For all of the film's bloated self-importance, it comes off a lot like that old relative that everyone dreads showing up at family events, who talks too loud and has a ragingly unpopular opinion on everything, and whose grip on reality is tenuous at the best of times. Yes, much like that relative, Atlas Shrugged is in dire need of being put in mothballs or consigned to the old age home of broken philosophies where it can mercifully fade away into the oblivion it so deserves. In the meantime, for those who similarly endured the torment of this film, you have my sympathy. And for fans of the film, you have my pity and I sincerely hope your therapist is a good one.
How is Atlas Shrugged different from any other movie? Why has is taken
54 years to bring Ayn Rand's epic 1,100 page novel to the big screen?
Why is it lacking participation from the A-list Hollywood names once
attached to it, Anjelina Jolie, Charlize Theron, Robert Redford, Clint
Eastwood, Maggie Gyllenhaal, and Faye Dunaway? Why did it open on only
300 screens nationwide, and why was that opening on April 15, 2011,
coincident with the third annual Tax Day Tea Party? Why are the
founders and top executives of the nation's most successful industrial
empires disappearing without a trace, one by one? Why ask useless
questions? Who is John Galt? Because they have answers, that's why.
Those who have read Rand's 1957 magnum opus know the answer to the last
of those questions. This posting will suggest an answer to the first,
which may in turn offer clues to the others.
So, what makes Atlas Shrugged different? It takes place in the near-term future, 2016 (a departure from the book). That's not it; we have seen thousands of movies about an imagined future. The nation is in the worst economic recession in history. Nothing new there. People of former means are living in the streets, homeless and destitute, while the captains of industry and owners of large corporations grow rich. No departure from the Hollywood norm there. The story is told from the points of view of those ultra-rich tycoons and moguls, the movie's sympathetic characters. There it is. Never before has a major Hollywood movie departed from its pet formula in which the "bad guys" are the evil rich. Not until now has a movie examined the question, why do we hate the founders of corporations, and why do we blame them for unemployment, when they are the ones who create jobs, not destroy them?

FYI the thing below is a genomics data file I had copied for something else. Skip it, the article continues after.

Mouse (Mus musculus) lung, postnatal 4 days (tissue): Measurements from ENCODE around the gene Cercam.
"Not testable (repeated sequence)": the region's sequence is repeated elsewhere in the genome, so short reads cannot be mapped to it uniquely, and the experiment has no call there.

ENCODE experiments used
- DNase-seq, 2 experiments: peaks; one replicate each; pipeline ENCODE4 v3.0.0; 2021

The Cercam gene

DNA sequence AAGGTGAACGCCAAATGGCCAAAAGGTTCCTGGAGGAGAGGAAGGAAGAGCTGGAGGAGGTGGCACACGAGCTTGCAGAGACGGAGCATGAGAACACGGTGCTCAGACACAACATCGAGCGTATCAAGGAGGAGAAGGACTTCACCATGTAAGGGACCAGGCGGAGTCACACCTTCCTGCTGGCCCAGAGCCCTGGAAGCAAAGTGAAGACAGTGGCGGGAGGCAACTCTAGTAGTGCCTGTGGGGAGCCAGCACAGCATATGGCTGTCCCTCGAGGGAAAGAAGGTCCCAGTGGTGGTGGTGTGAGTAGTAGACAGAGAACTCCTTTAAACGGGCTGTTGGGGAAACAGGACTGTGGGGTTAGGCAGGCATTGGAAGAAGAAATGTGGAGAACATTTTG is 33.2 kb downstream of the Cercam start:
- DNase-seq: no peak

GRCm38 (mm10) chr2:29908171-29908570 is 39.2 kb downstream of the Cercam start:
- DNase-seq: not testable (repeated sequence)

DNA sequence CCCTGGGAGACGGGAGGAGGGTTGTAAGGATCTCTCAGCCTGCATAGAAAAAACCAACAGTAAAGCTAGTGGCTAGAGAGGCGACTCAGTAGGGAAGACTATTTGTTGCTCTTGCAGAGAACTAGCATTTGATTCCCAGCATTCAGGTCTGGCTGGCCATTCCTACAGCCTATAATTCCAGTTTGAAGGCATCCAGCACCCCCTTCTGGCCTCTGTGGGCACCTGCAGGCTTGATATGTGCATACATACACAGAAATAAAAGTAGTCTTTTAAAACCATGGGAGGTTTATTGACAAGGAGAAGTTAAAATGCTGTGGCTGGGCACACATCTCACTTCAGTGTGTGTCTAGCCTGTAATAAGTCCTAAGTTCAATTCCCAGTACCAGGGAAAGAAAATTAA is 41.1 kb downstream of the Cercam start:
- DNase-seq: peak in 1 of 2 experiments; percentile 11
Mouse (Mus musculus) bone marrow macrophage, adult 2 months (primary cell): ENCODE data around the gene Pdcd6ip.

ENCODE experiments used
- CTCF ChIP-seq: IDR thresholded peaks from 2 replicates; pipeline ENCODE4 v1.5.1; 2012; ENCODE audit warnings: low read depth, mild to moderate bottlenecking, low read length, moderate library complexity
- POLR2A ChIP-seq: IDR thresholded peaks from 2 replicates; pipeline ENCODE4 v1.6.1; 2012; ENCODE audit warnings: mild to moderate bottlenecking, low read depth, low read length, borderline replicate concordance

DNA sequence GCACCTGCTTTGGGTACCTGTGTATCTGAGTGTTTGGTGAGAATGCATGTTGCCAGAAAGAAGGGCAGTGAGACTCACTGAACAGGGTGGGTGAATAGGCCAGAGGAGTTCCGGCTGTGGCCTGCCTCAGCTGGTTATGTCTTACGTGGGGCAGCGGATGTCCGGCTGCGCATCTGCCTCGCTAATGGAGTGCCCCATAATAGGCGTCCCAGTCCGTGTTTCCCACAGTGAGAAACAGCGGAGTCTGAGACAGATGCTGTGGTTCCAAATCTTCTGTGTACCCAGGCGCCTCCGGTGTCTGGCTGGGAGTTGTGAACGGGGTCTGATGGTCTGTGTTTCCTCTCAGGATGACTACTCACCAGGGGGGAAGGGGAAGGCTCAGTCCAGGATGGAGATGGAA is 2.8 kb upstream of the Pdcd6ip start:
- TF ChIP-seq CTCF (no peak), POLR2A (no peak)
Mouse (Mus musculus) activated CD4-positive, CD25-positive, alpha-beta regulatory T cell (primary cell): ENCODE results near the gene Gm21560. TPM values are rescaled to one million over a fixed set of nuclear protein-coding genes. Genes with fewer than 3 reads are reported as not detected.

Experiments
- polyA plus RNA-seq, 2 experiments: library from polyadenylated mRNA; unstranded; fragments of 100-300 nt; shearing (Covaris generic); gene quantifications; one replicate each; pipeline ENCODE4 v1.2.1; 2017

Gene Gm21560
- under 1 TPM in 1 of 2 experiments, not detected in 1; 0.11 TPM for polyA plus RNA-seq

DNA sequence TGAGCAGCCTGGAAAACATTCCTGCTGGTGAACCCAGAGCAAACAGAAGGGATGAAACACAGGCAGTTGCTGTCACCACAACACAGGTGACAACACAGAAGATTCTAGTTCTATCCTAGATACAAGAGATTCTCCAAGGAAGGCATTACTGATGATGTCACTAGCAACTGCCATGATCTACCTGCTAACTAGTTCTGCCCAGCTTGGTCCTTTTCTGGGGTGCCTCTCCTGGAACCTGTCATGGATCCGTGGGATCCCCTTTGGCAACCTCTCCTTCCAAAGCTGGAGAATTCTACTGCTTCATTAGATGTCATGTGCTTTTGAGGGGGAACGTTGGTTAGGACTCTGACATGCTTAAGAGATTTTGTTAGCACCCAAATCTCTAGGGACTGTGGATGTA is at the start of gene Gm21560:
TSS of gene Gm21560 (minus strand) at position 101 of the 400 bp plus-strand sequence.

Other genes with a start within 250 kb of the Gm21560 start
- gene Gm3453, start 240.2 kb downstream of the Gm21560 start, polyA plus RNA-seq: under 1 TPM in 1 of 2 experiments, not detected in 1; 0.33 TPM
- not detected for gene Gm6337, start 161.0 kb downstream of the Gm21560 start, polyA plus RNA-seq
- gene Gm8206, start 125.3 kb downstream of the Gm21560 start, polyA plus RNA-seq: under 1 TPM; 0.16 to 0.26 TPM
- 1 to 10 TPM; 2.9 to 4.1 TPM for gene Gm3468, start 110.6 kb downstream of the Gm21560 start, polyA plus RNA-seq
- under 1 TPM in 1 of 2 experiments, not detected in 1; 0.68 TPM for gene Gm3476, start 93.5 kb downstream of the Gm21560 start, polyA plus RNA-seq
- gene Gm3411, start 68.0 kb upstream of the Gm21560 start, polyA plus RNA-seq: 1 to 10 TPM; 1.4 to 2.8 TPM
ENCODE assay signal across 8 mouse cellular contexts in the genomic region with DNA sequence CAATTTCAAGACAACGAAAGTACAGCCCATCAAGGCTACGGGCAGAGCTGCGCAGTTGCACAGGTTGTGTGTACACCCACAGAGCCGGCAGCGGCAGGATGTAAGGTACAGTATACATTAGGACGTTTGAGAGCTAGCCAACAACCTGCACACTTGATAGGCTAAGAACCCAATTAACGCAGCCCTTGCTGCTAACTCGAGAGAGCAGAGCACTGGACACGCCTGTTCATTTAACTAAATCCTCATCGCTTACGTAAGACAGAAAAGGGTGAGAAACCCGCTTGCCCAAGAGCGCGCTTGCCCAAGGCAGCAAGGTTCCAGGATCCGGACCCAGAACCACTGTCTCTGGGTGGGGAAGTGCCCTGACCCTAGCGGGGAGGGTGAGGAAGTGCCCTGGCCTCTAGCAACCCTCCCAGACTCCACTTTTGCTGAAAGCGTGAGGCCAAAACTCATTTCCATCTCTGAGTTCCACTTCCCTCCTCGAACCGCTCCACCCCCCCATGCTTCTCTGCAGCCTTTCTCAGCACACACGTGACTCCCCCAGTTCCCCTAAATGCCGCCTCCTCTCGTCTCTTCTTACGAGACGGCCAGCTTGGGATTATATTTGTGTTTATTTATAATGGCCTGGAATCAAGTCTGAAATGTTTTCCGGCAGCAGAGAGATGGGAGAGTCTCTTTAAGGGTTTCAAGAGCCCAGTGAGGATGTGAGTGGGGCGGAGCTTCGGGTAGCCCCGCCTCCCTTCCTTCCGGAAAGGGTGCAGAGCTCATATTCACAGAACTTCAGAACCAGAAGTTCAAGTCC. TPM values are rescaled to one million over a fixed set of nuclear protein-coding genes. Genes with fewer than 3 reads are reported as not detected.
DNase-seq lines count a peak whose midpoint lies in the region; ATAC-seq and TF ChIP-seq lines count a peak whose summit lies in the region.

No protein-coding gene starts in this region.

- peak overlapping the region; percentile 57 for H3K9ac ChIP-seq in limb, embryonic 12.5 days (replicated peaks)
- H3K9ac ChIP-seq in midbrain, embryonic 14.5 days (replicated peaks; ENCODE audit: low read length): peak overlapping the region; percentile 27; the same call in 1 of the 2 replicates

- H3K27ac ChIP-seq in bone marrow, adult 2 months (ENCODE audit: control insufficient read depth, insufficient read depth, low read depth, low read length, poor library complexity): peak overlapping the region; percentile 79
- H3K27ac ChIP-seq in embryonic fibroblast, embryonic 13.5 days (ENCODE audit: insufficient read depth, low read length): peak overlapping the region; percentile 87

Atlas Shrugged asks the viewer to think and understand, similar to other business- themed files like Wall Street and Rollover. Readers may be disappointed that the monumental size of the novel does not afford time for the screenplay to take the user into certain folds of the full story, since many characters must be introduced, and much of the political/business climate must be laid down as foundation. As a result, much of the screenplay consists of dry dialog, and much of the action from the novel is absent, presented in exposition such as newspaper headlines. The train wreck with which the book introduces us to heroine Dagny Taggart's heroic can-do character is shown only on a television news screen, and mentioned only once much later in dialog. The story of the Twentieth Century Motor Company's failure is given in brief narration by Hank Rearden. The back-story relationship between Dagny and Francisco D'Anconia is not explored at all. Eddie Willers is reduced to little more than an office messenger, periodically updating the principles on the latest story developments.